Modi wanted his own person in Rashtrapati Bhavan who would move in step with him, and Kovind’s selection carries the stamp of the prime minister. The RSS wanted someone who would be the spokesperson of its ideology and could help create a mahaul – atmosphere – in the country in favour of its philosophy of a Hindu Rashtra. Modi could have opted for a hawkish person, but instead he plumped for a softer, more moderate face, even though Kovind is from the ranks of the RSS, and the prime minister used the consensus route to justify the elevation of such a person.

Kovind is known across the political spectrum for his politeness and courtesy, and Nitish Kumar complimented him for the absence of any controversy in his dealings with the government of Bihar, where Kovind has been governor. Also, and this is not without significance, Kovind cut his teeth in politics with the late Prime Minister Morarji Desai who had headed the Janata Party government between 1977-’79. The opposition parties had expressed the hope that whoever the NDA chose would not be an aggressive RSS figure, and expressed their willingness to support leaders like LK Advani and Sushma Swaraj.

Divided opposition

Ram Nath Kovind’s selection has confused and divided the Opposition. The presidential poll presented the non-NDA parties the first real opportunity to band together and field a joint candidate against the NDA nominee, and this might have given a fillip to opposition unity for the 2019 battle that lies ahead. An opposition candidate against Kovind may still happen but with the opposition divided, it would not have the kind of political impact which might have otherwise been forthcoming.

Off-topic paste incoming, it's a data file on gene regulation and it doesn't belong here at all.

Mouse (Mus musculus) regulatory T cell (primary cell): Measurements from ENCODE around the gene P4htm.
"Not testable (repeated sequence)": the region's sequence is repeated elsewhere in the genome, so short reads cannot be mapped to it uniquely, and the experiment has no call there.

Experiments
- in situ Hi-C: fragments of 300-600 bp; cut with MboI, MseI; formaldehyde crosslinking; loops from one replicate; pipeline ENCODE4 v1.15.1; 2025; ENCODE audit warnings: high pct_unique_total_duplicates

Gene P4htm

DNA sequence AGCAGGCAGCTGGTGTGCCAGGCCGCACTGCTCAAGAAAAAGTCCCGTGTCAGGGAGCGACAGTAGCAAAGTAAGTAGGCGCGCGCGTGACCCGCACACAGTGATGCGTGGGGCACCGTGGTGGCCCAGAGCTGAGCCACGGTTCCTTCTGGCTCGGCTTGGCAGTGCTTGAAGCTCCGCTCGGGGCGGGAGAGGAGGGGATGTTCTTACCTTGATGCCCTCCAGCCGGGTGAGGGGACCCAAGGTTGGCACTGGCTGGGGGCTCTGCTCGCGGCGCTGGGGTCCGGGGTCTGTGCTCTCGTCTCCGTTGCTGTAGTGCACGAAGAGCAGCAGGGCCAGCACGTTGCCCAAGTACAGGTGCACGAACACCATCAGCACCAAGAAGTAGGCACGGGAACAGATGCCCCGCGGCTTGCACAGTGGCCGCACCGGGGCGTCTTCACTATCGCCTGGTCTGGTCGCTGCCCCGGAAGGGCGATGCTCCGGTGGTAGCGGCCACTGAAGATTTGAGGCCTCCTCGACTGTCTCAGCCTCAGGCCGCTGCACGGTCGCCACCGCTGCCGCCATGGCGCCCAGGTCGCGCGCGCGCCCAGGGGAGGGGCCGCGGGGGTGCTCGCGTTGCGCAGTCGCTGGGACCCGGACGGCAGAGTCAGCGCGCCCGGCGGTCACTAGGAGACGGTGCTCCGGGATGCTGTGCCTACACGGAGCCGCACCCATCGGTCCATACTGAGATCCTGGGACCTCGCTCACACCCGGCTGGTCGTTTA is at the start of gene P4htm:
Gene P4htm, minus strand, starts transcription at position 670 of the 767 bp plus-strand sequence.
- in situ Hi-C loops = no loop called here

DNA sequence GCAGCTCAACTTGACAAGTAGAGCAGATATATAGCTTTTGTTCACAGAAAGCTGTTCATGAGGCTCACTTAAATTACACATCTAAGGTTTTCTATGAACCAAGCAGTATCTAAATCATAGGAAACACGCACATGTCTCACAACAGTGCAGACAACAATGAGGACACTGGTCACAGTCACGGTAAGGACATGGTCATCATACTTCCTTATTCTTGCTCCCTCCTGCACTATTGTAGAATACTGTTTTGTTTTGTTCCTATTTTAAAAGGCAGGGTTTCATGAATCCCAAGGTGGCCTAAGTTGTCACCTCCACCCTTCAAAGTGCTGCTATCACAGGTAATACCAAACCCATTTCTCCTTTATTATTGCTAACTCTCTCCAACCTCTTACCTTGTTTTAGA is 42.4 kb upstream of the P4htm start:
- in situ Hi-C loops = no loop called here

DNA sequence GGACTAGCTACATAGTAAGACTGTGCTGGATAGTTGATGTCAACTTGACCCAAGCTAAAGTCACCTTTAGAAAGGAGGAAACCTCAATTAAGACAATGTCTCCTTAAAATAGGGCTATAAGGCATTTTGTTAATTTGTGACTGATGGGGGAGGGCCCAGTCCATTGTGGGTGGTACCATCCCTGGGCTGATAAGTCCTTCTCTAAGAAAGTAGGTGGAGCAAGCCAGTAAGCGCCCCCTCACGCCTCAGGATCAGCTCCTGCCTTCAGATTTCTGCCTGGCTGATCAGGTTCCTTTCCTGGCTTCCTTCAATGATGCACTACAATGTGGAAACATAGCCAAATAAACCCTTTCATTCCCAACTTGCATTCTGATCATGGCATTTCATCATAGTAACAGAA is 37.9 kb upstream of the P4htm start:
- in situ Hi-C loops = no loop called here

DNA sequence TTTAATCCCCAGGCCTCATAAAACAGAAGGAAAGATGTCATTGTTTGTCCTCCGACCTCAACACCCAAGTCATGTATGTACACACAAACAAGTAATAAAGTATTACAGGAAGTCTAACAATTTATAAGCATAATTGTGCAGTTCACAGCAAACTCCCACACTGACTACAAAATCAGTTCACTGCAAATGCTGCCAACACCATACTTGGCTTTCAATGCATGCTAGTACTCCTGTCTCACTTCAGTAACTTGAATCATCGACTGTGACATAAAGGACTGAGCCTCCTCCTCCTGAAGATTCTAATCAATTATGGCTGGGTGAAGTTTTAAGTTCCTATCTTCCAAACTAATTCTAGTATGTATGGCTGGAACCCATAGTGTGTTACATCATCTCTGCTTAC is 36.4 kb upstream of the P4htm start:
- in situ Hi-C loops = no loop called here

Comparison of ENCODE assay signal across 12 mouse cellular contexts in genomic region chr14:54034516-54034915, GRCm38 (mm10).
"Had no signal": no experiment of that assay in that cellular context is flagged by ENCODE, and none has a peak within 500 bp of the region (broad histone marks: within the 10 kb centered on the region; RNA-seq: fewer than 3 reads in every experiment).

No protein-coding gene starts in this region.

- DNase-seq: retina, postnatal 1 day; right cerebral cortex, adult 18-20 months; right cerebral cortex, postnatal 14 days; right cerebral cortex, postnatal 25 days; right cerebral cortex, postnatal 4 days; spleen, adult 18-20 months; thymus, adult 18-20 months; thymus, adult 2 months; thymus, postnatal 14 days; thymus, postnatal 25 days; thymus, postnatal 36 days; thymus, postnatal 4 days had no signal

Kovind is a Dalit, and is from the state of Uttar Pradesh so strategically important for the BJP. The party is not unaware of the growing Dalit restlessness in different parts of the country, after Rohit Vemula, Una, Haryana and more recently Saharanpur. It can ill afford to alienate the Dalits when they had gravitated to it both in 2014 and more recently in the Uttar Pradesh polls, particularly those belonging to the non-Jatav communities. Kovind belongs to one of these smaller communities amongst Dalits, the Kolis, and the BJP can be expected to go to town in the coming months to underline his Dalit antecedents – which Amit Shah did while announcing his candidature – and to underscore his humble beginnings, like that of Modi. If elected, the President would be a Dalit and the Prime Minister from Other Backward Classes, and the BJP brass is not shy of pointing this out, in a party which traditionally was considered a Bania-Brahmin outfit.

Besides, the BJP cannot afford to risk the Dalits distancing themselves from the party for another reason. The livelihoods of Dalits in the leather businesses and their eating habits have been affected by the recent cattle notification, and if they join hands with the Muslims, they would add up to 33-34% of the population against the BJP in a state like UP, which can become problematic for the party in 2019.

Besides asserting his authority, and dividing the opposition, with his Kovind ambit, Narendra Modi has demonstrated once again that his eyes are set on the bull’s eye he must hit in 2019.